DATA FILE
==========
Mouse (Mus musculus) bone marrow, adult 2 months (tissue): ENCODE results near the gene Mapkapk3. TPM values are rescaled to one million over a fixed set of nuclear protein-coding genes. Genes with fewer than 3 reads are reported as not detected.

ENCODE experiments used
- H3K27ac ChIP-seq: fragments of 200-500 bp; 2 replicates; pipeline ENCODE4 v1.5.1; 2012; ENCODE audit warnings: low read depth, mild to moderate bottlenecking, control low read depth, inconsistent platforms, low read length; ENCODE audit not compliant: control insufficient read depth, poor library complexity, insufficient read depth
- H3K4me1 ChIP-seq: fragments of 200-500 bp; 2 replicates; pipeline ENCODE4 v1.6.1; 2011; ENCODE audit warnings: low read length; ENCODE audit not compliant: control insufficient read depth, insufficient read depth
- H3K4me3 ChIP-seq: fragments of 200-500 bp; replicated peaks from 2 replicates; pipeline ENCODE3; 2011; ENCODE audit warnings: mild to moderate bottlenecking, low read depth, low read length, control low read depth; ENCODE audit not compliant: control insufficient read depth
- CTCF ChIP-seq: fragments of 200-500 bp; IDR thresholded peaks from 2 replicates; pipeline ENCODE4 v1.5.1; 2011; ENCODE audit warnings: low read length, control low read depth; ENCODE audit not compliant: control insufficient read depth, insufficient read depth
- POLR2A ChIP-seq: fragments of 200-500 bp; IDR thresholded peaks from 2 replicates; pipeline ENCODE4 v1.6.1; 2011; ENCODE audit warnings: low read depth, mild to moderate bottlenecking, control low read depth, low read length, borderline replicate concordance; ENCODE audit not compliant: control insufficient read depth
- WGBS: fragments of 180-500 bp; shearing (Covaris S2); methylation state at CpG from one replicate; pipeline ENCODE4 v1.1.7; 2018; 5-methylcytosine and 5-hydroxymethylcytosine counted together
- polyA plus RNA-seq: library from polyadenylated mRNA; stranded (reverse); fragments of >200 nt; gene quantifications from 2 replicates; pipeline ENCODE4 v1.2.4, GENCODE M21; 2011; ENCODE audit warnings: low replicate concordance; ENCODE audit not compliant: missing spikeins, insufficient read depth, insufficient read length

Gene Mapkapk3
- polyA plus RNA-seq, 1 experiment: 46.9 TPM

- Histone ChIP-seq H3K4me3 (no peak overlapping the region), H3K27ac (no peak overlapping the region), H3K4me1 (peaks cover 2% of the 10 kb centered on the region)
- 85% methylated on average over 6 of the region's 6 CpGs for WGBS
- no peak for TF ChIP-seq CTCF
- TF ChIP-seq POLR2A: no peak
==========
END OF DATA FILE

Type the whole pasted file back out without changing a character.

Mouse (Mus musculus) bone marrow, adult 2 months (tissue): ENCODE results near the gene Mapkapk3. TPM values are rescaled to one million over a fixed set of nuclear protein-coding genes. Genes with fewer than 3 reads are reported as not detected.

ENCODE experiments used
- H3K27ac ChIP-seq: fragments of 200-500 bp; 2 replicates; pipeline ENCODE4 v1.5.1; 2012; ENCODE audit warnings: low read depth, mild to moderate bottlenecking, control low read depth, inconsistent platforms, low read length; ENCODE audit not compliant: control insufficient read depth, poor library complexity, insufficient read depth
- H3K4me1 ChIP-seq: fragments of 200-500 bp; 2 replicates; pipeline ENCODE4 v1.6.1; 2011; ENCODE audit warnings: low read length; ENCODE audit not compliant: control insufficient read depth, insufficient read depth
- H3K4me3 ChIP-seq: fragments of 200-500 bp; replicated peaks from 2 replicates; pipeline ENCODE3; 2011; ENCODE audit warnings: mild to moderate bottlenecking, low read depth, low read length, control low read depth; ENCODE audit not compliant: control insufficient read depth
- CTCF ChIP-seq: fragments of 200-500 bp; IDR thresholded peaks from 2 replicates; pipeline ENCODE4 v1.5.1; 2011; ENCODE audit warnings: low read length, control low read depth; ENCODE audit not compliant: control insufficient read depth, insufficient read depth
- POLR2A ChIP-seq: fragments of 200-500 bp; IDR thresholded peaks from 2 replicates; pipeline ENCODE4 v1.6.1; 2011; ENCODE audit warnings: low read depth, mild to moderate bottlenecking, control low read depth, low read length, borderline replicate concordance; ENCODE audit not compliant: control insufficient read depth
- WGBS: fragments of 180-500 bp; shearing (Covaris S2); methylation state at CpG from one replicate; pipeline ENCODE4 v1.1.7; 2018; 5-methylcytosine and 5-hydroxymethylcytosine counted together
- polyA plus RNA-seq: library from polyadenylated mRNA; stranded (reverse); fragments of >200 nt; gene quantifications from 2 replicates; pipeline ENCODE4 v1.2.4, GENCODE M21; 2011; ENCODE audit warnings: low replicate concordance; ENCODE audit not compliant: missing spikeins, insufficient read depth, insufficient read length

Gene Mapkapk3
- polyA plus RNA-seq, 1 experiment: 46.9 TPM

- Histone ChIP-seq H3K4me3 (no peak overlapping the region), H3K27ac (no peak overlapping the region), H3K4me1 (peaks cover 2% of the 10 kb centered on the region)
- 85% methylated on average over 6 of the region's 6 CpGs for WGBS
- no peak for TF ChIP-seq CTCF
- TF ChIP-seq POLR2A: no peak